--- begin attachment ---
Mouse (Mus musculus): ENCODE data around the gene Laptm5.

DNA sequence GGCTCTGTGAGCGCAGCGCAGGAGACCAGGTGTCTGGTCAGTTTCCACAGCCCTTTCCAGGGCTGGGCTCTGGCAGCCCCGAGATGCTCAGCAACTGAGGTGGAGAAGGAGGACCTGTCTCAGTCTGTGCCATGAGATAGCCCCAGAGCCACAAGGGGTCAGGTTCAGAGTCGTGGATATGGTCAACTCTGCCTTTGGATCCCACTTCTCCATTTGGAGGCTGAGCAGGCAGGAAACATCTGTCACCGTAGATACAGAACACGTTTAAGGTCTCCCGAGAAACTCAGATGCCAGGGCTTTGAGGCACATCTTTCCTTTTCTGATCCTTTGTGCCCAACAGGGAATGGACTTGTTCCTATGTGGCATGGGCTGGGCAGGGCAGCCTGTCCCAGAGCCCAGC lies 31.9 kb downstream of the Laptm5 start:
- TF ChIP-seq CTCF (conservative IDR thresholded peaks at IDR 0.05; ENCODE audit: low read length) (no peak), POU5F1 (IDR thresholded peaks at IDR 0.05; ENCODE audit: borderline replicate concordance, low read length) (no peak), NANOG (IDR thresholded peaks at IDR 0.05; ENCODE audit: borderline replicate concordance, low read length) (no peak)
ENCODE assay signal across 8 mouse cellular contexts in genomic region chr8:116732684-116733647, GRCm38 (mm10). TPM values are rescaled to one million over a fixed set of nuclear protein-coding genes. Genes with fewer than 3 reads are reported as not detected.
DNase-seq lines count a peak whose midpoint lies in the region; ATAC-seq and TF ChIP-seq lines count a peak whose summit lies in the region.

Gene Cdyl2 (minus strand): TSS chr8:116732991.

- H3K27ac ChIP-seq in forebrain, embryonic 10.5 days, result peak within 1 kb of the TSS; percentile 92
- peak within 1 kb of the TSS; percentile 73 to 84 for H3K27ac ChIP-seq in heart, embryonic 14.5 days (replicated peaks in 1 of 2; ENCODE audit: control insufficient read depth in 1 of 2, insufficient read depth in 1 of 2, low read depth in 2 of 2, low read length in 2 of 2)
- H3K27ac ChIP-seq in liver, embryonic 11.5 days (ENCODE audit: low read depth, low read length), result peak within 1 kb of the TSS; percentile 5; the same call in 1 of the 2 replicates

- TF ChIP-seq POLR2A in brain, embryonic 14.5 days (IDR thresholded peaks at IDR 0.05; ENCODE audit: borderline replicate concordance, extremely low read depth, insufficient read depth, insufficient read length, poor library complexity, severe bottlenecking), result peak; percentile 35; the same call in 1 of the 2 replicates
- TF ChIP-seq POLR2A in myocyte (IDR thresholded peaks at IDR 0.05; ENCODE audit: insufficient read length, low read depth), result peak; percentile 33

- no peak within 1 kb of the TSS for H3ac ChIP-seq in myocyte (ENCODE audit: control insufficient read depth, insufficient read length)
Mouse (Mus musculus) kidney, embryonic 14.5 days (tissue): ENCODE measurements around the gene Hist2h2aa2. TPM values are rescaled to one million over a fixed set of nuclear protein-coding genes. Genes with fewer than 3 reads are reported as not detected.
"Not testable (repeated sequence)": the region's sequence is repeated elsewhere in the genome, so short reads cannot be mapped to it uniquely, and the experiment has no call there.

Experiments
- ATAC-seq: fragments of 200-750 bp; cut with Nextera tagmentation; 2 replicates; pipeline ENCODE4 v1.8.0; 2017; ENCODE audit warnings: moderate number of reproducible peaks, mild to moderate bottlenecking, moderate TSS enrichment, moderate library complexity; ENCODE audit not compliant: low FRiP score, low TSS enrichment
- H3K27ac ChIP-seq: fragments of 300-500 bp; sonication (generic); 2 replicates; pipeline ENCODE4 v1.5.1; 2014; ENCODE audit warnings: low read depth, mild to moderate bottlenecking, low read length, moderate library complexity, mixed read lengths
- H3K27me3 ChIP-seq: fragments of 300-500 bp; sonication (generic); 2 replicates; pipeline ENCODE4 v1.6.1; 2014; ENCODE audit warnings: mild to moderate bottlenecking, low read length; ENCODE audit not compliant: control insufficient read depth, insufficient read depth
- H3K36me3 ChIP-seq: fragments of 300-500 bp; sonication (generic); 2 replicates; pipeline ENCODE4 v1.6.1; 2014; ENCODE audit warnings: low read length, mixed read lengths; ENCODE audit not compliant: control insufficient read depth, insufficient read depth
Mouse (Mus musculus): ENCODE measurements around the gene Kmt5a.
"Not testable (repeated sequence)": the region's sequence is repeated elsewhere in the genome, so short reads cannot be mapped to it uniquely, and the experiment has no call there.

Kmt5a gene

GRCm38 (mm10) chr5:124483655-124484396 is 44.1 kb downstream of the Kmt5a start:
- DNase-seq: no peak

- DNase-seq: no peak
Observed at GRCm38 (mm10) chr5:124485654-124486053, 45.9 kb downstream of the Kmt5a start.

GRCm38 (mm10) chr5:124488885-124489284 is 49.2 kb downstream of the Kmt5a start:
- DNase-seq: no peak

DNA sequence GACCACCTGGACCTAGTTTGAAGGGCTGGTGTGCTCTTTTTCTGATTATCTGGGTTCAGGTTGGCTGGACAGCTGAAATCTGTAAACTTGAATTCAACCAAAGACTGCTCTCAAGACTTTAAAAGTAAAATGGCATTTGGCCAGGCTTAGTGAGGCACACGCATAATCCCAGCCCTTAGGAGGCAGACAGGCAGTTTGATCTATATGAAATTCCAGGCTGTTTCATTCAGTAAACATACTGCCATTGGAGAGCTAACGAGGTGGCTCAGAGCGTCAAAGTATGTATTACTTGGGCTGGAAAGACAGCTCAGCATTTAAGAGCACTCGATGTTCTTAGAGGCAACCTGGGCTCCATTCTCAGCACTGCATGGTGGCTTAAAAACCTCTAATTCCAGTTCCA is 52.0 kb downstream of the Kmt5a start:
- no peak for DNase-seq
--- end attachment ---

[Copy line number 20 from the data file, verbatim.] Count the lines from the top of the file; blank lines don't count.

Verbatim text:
Mouse (Mus musculus): ENCODE measurements around the gene Kmt5a.